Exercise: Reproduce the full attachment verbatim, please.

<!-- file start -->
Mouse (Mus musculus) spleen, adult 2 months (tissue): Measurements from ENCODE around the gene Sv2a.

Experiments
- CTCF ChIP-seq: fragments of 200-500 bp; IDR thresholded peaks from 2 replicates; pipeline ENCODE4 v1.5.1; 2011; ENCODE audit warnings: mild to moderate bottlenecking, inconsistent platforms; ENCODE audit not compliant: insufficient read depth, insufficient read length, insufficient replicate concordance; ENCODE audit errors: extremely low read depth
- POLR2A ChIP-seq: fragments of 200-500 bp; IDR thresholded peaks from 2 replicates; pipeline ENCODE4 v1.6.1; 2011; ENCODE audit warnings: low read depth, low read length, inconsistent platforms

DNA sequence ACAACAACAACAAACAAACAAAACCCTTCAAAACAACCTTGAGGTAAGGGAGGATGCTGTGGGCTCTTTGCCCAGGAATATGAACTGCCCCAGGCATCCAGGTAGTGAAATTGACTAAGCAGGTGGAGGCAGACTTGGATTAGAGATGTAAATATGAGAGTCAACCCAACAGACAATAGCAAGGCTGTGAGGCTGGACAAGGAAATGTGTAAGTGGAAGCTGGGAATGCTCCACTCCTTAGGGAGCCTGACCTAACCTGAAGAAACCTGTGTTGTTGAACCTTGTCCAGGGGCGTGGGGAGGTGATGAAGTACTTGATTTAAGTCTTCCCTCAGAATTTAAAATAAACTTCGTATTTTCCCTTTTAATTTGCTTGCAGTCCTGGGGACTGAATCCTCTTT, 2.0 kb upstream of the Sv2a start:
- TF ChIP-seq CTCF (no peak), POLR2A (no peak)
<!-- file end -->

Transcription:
Mouse (Mus musculus) spleen, adult 2 months (tissue): Measurements from ENCODE around the gene Sv2a.

Experiments
- CTCF ChIP-seq: fragments of 200-500 bp; IDR thresholded peaks from 2 replicates; pipeline ENCODE4 v1.5.1; 2011; ENCODE audit warnings: mild to moderate bottlenecking, inconsistent platforms; ENCODE audit not compliant: insufficient read depth, insufficient read length, insufficient replicate concordance; ENCODE audit errors: extremely low read depth
- POLR2A ChIP-seq: fragments of 200-500 bp; IDR thresholded peaks from 2 replicates; pipeline ENCODE4 v1.6.1; 2011; ENCODE audit warnings: low read depth, low read length, inconsistent platforms

DNA sequence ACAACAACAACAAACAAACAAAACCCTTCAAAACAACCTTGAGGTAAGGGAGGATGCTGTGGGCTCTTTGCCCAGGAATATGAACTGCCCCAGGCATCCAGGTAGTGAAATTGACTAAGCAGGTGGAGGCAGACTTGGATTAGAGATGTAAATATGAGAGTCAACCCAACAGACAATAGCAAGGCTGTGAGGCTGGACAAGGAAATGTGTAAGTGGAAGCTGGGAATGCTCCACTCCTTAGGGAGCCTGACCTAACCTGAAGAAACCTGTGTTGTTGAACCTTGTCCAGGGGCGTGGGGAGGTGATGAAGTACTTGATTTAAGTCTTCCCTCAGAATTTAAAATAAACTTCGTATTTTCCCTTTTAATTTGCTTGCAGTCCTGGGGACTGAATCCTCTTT, 2.0 kb upstream of the Sv2a start:
- TF ChIP-seq CTCF (no peak), POLR2A (no peak)